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  2. knox kp @1, I am not well read in this area, but climate models appear to indicate that there is no tipping point associated with the Arctic becoming sea ice free in summer.  Certainly that is the conclusion of Winton (2006), Eisenman and Wetlaufer (2008), and Teitsche et al (2011).  In Winton (2006), however, one of two models showed a tipping point when the Arctic was sea ice free earlier in the season, which was also shown by Eisenman and Wetlaufer (2008).  Eisenman and Wetlaufer indicate that this is because, in September, the time of the summer sea ice minimum, solar radiation is already very low, and indeed, of similar value to the March "winter" sea ice maximum.  In essence, as sea ice free conditions occur earlier in the year, you get low albedo conditions with stronger radiation.  At some point, requiring sea ice free conditions earlier than June according to Eisenman and Wetlaufer, sufficient radiation is absorbed over the summer that the sea ice does not refreeze on the following winter, at which point reduction to the same global mean surface temperature will not restore sea ice (although at some point below it, it will).

    I note again that I am not well read on this topic, so other papers may have different results - but these are the three papers I have read, and all agree on the basic point - sea ice free conditions in September do not represent a tipping point. 

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  3. Thanks so much!

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  4. Poorly written poster. In:

    ...administration must accept this fact and work to fight against it.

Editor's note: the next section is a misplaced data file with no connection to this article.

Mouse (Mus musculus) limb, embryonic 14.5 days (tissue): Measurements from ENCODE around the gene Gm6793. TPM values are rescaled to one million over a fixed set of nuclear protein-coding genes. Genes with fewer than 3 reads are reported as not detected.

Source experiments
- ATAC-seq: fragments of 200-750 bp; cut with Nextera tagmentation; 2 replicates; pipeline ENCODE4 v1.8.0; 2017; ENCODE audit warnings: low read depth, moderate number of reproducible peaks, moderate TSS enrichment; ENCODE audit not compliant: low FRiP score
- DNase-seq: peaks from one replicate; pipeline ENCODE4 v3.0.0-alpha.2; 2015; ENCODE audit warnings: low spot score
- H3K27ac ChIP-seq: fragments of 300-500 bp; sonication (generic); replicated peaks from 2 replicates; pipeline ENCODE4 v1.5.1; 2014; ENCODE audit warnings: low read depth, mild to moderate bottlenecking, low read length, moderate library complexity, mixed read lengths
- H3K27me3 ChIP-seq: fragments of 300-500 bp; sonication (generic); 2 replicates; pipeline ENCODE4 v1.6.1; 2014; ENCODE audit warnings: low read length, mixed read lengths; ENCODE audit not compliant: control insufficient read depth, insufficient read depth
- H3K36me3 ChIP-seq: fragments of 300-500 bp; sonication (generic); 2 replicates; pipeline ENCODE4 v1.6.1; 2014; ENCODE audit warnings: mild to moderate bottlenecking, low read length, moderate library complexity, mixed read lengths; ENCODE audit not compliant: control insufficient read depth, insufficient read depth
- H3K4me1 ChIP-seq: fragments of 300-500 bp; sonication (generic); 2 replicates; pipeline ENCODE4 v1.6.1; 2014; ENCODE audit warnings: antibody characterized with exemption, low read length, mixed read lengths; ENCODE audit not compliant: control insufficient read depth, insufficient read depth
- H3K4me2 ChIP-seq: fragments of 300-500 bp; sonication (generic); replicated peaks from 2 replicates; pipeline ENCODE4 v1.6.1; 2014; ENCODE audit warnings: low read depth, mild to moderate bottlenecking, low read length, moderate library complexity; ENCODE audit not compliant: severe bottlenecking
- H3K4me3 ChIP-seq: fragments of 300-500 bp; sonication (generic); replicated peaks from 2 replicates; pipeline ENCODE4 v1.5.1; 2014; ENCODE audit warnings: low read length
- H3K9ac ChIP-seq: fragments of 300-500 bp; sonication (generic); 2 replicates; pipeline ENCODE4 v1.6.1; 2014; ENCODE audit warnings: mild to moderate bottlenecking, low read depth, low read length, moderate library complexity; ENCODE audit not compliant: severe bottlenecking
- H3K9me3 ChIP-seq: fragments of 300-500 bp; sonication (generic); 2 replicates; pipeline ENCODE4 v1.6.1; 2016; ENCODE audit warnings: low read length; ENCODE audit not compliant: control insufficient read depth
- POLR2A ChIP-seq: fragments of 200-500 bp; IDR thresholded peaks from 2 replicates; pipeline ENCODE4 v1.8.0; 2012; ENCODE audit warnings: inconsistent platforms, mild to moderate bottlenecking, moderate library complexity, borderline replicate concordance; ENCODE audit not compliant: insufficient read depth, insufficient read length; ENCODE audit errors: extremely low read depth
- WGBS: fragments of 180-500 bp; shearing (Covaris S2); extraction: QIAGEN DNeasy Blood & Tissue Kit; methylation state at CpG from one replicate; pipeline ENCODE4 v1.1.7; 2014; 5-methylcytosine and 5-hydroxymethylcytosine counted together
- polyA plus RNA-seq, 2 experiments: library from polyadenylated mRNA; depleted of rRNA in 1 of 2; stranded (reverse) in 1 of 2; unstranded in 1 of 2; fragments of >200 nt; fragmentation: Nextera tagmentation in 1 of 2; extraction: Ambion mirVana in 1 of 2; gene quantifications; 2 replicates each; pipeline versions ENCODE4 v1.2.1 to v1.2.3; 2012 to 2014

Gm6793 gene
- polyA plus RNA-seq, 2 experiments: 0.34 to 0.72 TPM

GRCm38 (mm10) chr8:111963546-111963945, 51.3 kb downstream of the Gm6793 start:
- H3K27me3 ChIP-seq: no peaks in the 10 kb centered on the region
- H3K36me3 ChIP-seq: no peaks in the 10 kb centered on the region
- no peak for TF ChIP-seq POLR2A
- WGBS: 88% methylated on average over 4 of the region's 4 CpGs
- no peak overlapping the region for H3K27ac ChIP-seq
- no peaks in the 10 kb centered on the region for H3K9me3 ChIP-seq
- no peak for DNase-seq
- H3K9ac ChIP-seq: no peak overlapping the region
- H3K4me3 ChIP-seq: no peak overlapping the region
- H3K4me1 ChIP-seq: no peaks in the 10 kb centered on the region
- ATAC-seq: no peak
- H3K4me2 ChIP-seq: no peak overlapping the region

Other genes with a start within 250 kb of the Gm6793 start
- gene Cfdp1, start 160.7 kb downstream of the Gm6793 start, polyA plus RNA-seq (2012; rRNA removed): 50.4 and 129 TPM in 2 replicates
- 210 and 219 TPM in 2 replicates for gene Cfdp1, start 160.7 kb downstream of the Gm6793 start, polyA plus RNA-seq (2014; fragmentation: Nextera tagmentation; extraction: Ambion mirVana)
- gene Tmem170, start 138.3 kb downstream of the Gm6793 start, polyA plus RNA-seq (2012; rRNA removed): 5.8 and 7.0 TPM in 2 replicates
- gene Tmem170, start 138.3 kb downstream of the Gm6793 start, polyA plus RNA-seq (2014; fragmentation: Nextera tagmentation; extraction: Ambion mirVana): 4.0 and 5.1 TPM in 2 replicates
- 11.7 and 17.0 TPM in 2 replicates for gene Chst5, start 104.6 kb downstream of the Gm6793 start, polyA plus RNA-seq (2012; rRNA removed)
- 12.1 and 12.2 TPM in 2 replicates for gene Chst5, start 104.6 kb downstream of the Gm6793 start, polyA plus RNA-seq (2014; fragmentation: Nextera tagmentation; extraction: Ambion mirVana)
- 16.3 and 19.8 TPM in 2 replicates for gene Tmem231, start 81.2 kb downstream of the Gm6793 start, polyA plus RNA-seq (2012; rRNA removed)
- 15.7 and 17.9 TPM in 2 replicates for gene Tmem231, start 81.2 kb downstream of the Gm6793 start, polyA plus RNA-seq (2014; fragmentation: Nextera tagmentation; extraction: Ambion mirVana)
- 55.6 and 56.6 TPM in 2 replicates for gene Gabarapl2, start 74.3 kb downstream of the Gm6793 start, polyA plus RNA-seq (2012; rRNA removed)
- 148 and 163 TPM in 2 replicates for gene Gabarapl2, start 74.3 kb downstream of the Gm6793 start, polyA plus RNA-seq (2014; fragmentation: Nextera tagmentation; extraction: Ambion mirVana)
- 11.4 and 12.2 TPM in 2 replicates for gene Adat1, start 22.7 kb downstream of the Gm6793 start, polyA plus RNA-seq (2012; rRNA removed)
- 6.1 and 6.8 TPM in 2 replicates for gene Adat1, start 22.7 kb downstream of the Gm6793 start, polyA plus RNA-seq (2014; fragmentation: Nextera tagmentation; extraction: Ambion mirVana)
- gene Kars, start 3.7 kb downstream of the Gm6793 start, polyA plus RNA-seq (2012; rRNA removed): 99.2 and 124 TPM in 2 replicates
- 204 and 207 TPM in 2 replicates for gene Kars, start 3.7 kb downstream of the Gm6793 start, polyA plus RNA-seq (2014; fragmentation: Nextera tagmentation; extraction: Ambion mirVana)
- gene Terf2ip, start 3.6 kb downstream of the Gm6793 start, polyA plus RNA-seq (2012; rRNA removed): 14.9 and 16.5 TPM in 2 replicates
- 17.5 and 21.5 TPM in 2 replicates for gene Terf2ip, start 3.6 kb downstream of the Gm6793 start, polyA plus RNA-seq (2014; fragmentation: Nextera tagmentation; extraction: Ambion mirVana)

"it" refers to "this fact". That's the only resonable meaning here, as is. Which is what current administration is doing: fighting against the fact of climate change, i.e. inventing an alternative reality where inconvenient facts are altered, then silencing the media who are trying to remind us of real facts.

    Of course the author meant "fight against the threat of climate change" but failed to express it adequately.

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  5. knox kp & Tom Curtis: More about what's happening in the Arctic this winter season... 

    Records are shattering left and right across the Arctic, much like the ever-dwindling sea ice that once covered the entire Arctic Ocean.

    First, the facts. January sea ice area has never been so small. In November, the coverage fell short of average by an area the size of the eastern half of the United States. Northeast Greenland had its warmest February day ever (by almost four degrees). The current heat wave brought Friday’s temperatures near the North Pole to 50 degrees above average, which is like New York City having a January day in the mid-80s.

    This kind of unprecedented weather leaves even seasoned researchers scratching their heads.

    “We’re still trying to figure out what is happening here,” Mark Serreze, a senior research scientist with the Colorado-based Snow and Ice Data Center, told KUAC. “The sea ice is so low there in part because it’s just been so darn warm in the Arctic this winter.”

    Once-in-a-decade heatwave melting the Arctic ... for the third time this year. Why? by Charlie Wood, Christian Science Monitor, Feb 11, 2017

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  6. Tom Curtis, my understanding is the arctic is warming quite rapidly from the feedback of less ice cover etc. Could this partly explain why the global surface temperatures are warming slightly more rapidly, than higher up in the atmosphere (UAH)?